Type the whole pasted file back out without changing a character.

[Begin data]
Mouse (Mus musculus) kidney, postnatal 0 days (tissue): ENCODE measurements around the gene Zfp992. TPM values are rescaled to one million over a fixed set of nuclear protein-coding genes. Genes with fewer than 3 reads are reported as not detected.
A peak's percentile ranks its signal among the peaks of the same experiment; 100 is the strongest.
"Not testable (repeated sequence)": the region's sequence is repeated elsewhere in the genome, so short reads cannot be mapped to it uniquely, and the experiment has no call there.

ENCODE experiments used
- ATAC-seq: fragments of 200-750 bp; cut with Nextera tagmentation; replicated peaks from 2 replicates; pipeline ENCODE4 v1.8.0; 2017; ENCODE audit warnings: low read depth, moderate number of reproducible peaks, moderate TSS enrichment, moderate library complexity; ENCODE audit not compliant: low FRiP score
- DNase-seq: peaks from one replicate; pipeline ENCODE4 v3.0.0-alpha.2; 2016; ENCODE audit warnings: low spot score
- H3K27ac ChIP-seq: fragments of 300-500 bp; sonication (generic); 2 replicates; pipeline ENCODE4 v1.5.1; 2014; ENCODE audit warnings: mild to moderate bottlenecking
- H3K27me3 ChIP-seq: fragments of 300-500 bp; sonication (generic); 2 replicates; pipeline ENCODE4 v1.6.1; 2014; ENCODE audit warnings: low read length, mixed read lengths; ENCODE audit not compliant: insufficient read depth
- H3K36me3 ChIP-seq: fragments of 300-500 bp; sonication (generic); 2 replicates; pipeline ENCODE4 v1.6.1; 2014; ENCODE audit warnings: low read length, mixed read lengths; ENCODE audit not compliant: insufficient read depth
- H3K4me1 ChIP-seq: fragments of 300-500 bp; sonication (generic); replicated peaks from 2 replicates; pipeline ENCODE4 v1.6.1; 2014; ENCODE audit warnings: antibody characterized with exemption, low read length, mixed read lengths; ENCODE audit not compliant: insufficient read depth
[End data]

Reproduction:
Mouse (Mus musculus) kidney, postnatal 0 days (tissue): ENCODE measurements around the gene Zfp992. TPM values are rescaled to one million over a fixed set of nuclear protein-coding genes. Genes with fewer than 3 reads are reported as not detected.
A peak's percentile ranks its signal among the peaks of the same experiment; 100 is the strongest.
"Not testable (repeated sequence)": the region's sequence is repeated elsewhere in the genome, so short reads cannot be mapped to it uniquely, and the experiment has no call there.

ENCODE experiments used
- ATAC-seq: fragments of 200-750 bp; cut with Nextera tagmentation; replicated peaks from 2 replicates; pipeline ENCODE4 v1.8.0; 2017; ENCODE audit warnings: low read depth, moderate number of reproducible peaks, moderate TSS enrichment, moderate library complexity; ENCODE audit not compliant: low FRiP score
- DNase-seq: peaks from one replicate; pipeline ENCODE4 v3.0.0-alpha.2; 2016; ENCODE audit warnings: low spot score
- H3K27ac ChIP-seq: fragments of 300-500 bp; sonication (generic); 2 replicates; pipeline ENCODE4 v1.5.1; 2014; ENCODE audit warnings: mild to moderate bottlenecking
- H3K27me3 ChIP-seq: fragments of 300-500 bp; sonication (generic); 2 replicates; pipeline ENCODE4 v1.6.1; 2014; ENCODE audit warnings: low read length, mixed read lengths; ENCODE audit not compliant: insufficient read depth
- H3K36me3 ChIP-seq: fragments of 300-500 bp; sonication (generic); 2 replicates; pipeline ENCODE4 v1.6.1; 2014; ENCODE audit warnings: low read length, mixed read lengths; ENCODE audit not compliant: insufficient read depth
- H3K4me1 ChIP-seq: fragments of 300-500 bp; sonication (generic); replicated peaks from 2 replicates; pipeline ENCODE4 v1.6.1; 2014; ENCODE audit warnings: antibody characterized with exemption, low read length, mixed read lengths; ENCODE audit not compliant: insufficient read depth